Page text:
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Beyond BrushtalkSino-Japanese Literary Exchange in the Interwar Period$
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Christopher T. Keaveney

Print publication date: 2008

Print ISBN-13: 9789622099289

Published to Hong Kong Scholarship Online: September 2011

DOI: 10.5790/hongkong/9789622099289.001.0001

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Satō Haruo's “Ajia no ko” and Yu Dafu's Response

Satō Haruo's “Ajia no ko” and Yu Dafu's Response

Literature, Friendship and Nationalism

Chapter:
(p.117) 6 Satō Haruo's “Ajia no ko” and Yu Dafu's Response
Source:
Beyond Brushtalk
Author(s):

Christopher T. Keaveney

Publisher:
Hong Kong University Press
DOI:10.5790/hongkong/9789622099289.003.0007

This chapter explores the complex relationship of the Chinese writer Yu Dafu (1896–1945) and the Japanese writer Satō Haruo (1892–1964). The two writers were familiar with one another's works even before they met, and Yu's story “Sinking” exhibits a debt to Satō's signature work Rural Melancholy. The relationship between these two texts shows the closeness of aesthetic goals of the two literary communities during the interwar period. The literary friendship between these two writers is described. Yu first expressed his respect for Satō Haruo's writing in a brief essay entitled “Haishang tongxin”. The contact between the two literary groups during the 1920s, centered in Uchiyama Kanzō's bookshop in Shanghai, was undermined by the nationalism and militarism of the thirties. The breaking off of relations between Yu and Satō, and Yu's death in 1945, came to symbolize in a broader sense the demise of intimacy and fellowship between Chinese and Japanese writers in the interwar period.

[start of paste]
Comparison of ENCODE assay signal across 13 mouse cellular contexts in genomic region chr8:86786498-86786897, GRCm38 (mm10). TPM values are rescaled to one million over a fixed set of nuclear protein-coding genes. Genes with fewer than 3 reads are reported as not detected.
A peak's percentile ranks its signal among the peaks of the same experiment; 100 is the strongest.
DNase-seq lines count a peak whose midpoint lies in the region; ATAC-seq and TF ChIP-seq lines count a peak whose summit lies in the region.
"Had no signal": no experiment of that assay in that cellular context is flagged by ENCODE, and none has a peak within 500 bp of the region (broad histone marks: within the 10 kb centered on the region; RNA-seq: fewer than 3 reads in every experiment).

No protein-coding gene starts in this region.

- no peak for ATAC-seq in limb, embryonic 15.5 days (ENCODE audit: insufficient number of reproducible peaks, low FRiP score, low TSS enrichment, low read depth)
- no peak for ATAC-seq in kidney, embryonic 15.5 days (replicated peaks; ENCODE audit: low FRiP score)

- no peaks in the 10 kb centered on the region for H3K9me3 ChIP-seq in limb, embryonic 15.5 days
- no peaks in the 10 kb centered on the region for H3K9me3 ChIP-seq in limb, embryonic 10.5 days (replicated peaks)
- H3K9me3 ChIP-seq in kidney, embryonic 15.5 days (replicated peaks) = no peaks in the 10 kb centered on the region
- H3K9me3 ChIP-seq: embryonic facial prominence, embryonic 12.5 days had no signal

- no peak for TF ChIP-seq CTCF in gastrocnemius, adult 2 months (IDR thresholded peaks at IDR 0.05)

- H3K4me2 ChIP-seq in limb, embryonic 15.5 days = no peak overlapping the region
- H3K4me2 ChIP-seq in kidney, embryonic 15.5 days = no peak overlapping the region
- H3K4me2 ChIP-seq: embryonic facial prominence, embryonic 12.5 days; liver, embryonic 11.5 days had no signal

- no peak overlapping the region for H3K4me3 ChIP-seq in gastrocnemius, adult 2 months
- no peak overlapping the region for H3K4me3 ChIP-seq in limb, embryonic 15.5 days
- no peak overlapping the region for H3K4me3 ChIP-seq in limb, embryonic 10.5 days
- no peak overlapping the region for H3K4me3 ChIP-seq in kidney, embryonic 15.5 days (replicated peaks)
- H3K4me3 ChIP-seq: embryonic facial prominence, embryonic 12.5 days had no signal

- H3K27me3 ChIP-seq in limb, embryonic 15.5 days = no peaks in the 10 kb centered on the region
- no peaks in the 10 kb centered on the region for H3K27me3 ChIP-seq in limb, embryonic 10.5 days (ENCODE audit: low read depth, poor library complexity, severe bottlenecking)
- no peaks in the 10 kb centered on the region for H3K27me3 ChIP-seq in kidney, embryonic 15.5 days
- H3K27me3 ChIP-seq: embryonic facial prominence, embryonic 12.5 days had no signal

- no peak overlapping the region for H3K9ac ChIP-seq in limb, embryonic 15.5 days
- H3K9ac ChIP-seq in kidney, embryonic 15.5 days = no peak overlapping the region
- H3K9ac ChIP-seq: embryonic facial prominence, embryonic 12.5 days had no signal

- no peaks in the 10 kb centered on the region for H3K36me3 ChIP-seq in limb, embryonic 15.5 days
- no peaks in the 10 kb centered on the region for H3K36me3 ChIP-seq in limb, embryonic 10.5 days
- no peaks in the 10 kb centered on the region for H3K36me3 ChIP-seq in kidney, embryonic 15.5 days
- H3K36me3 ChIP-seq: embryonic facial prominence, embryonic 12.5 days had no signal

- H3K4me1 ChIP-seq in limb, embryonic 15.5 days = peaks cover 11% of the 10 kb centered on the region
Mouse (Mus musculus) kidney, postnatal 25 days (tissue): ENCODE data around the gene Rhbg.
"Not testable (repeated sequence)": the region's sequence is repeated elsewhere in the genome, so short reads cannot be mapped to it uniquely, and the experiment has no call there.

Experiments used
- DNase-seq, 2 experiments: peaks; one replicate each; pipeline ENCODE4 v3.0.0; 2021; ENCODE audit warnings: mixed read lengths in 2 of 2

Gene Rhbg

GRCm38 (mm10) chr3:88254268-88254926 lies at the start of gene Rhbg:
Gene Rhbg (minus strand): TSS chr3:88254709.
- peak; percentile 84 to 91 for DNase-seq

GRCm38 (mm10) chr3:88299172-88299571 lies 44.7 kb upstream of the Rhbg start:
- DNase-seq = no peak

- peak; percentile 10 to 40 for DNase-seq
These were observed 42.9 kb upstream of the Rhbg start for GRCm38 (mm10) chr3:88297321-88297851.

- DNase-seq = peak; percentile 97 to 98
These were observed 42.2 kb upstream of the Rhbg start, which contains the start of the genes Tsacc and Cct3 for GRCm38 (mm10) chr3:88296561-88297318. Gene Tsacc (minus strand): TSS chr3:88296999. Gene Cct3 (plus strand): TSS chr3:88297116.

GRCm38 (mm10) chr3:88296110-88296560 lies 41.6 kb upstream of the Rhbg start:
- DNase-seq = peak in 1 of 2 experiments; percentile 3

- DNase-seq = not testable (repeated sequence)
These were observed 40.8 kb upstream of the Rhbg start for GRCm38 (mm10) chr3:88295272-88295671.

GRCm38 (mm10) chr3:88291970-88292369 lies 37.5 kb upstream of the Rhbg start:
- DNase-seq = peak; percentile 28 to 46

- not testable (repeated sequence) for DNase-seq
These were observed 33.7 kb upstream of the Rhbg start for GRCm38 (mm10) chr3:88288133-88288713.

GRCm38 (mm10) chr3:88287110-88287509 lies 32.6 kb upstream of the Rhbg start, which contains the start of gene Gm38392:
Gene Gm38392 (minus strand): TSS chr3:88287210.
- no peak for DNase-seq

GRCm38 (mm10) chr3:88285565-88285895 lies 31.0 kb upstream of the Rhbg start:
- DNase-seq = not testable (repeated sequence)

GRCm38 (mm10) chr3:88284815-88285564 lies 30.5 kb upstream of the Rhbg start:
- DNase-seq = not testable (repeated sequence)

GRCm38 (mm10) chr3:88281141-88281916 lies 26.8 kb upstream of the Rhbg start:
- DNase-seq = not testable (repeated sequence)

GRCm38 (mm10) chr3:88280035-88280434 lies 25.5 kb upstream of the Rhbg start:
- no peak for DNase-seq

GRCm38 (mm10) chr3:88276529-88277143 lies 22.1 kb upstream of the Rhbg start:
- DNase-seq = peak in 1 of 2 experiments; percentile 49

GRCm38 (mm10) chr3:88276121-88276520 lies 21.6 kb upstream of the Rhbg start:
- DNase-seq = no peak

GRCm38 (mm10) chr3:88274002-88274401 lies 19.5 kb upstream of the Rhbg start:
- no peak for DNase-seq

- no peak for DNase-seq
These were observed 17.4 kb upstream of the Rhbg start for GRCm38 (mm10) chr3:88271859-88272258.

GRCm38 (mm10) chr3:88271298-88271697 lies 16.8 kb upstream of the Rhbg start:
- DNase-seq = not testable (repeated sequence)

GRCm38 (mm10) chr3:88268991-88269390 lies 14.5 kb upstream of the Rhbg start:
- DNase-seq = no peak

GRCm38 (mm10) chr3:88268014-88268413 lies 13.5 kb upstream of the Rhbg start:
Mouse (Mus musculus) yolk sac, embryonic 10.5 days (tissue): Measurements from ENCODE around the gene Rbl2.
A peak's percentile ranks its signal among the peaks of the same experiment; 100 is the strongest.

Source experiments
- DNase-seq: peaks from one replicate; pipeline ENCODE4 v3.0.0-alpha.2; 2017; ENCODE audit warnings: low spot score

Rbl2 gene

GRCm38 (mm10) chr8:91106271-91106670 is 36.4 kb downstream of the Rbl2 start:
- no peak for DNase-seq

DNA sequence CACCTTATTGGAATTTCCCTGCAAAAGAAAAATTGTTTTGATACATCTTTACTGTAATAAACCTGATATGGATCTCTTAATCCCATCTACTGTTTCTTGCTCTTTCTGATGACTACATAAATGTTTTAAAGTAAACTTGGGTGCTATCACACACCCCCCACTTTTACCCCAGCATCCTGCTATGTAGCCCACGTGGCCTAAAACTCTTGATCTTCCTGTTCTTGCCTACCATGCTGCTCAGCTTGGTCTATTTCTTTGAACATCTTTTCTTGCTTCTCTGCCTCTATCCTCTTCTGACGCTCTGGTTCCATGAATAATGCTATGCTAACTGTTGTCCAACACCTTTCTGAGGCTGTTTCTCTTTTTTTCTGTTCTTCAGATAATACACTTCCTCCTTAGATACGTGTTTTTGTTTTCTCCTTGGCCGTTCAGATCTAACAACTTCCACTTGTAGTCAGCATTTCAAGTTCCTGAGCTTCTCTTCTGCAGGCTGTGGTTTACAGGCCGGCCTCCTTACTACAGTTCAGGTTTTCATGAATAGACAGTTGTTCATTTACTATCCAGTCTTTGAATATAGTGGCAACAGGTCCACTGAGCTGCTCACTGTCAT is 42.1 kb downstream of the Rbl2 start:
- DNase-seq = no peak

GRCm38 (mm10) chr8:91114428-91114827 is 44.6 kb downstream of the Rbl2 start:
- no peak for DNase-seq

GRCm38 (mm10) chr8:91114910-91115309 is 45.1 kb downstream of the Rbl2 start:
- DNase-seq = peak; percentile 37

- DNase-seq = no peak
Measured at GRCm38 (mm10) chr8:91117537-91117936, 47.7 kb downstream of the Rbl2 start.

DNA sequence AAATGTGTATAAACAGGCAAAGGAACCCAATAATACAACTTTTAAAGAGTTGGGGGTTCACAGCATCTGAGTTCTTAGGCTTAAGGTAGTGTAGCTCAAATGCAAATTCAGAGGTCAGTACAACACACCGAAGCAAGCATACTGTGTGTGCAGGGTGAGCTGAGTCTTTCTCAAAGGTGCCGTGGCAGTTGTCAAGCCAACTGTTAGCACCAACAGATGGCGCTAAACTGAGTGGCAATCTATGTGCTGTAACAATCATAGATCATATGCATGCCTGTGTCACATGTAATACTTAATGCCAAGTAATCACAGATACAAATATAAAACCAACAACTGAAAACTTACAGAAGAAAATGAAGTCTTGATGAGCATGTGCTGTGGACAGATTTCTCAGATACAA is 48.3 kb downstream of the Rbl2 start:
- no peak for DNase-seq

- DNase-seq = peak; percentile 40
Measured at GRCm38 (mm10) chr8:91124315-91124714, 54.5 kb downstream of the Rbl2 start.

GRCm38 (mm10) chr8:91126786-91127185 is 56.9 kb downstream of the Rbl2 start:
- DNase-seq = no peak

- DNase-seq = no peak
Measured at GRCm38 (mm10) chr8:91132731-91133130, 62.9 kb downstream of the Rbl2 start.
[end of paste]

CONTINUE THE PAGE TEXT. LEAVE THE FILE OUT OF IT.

Keywords:   Yu Dafu, Satō Haruo, Sinking, Rural Melancholy, literary friendship, nationalism, militarism

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